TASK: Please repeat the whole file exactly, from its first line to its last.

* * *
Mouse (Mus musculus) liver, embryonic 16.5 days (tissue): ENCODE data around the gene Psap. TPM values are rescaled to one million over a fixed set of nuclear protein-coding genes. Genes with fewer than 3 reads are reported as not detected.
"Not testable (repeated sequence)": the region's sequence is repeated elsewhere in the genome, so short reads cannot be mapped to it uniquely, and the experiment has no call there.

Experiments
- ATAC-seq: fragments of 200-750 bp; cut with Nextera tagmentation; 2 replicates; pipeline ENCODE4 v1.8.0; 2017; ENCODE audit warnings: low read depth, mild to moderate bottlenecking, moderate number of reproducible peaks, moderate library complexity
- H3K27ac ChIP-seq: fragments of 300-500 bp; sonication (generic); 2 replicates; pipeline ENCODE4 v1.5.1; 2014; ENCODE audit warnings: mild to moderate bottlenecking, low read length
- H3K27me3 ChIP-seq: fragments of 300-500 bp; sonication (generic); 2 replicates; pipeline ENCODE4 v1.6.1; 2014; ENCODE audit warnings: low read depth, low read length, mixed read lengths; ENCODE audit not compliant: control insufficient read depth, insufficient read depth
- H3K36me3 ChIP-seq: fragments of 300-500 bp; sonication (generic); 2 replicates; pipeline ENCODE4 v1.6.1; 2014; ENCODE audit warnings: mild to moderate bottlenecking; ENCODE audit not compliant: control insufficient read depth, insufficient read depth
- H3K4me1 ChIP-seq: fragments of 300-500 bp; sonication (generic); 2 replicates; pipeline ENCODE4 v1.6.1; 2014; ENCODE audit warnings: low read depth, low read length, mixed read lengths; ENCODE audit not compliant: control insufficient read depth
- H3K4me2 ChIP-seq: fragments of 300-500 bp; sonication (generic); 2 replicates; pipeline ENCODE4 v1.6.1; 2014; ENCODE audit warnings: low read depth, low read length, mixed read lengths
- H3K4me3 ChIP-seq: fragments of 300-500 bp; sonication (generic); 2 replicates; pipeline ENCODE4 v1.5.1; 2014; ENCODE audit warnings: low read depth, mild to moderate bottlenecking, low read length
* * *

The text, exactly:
Mouse (Mus musculus) liver, embryonic 16.5 days (tissue): ENCODE data around the gene Psap. TPM values are rescaled to one million over a fixed set of nuclear protein-coding genes. Genes with fewer than 3 reads are reported as not detected.
"Not testable (repeated sequence)": the region's sequence is repeated elsewhere in the genome, so short reads cannot be mapped to it uniquely, and the experiment has no call there.

Experiments
- ATAC-seq: fragments of 200-750 bp; cut with Nextera tagmentation; 2 replicates; pipeline ENCODE4 v1.8.0; 2017; ENCODE audit warnings: low read depth, mild to moderate bottlenecking, moderate number of reproducible peaks, moderate library complexity
- H3K27ac ChIP-seq: fragments of 300-500 bp; sonication (generic); 2 replicates; pipeline ENCODE4 v1.5.1; 2014; ENCODE audit warnings: mild to moderate bottlenecking, low read length
- H3K27me3 ChIP-seq: fragments of 300-500 bp; sonication (generic); 2 replicates; pipeline ENCODE4 v1.6.1; 2014; ENCODE audit warnings: low read depth, low read length, mixed read lengths; ENCODE audit not compliant: control insufficient read depth, insufficient read depth
- H3K36me3 ChIP-seq: fragments of 300-500 bp; sonication (generic); 2 replicates; pipeline ENCODE4 v1.6.1; 2014; ENCODE audit warnings: mild to moderate bottlenecking; ENCODE audit not compliant: control insufficient read depth, insufficient read depth
- H3K4me1 ChIP-seq: fragments of 300-500 bp; sonication (generic); 2 replicates; pipeline ENCODE4 v1.6.1; 2014; ENCODE audit warnings: low read depth, low read length, mixed read lengths; ENCODE audit not compliant: control insufficient read depth
- H3K4me2 ChIP-seq: fragments of 300-500 bp; sonication (generic); 2 replicates; pipeline ENCODE4 v1.6.1; 2014; ENCODE audit warnings: low read depth, low read length, mixed read lengths
- H3K4me3 ChIP-seq: fragments of 300-500 bp; sonication (generic); 2 replicates; pipeline ENCODE4 v1.5.1; 2014; ENCODE audit warnings: low read depth, mild to moderate bottlenecking, low read length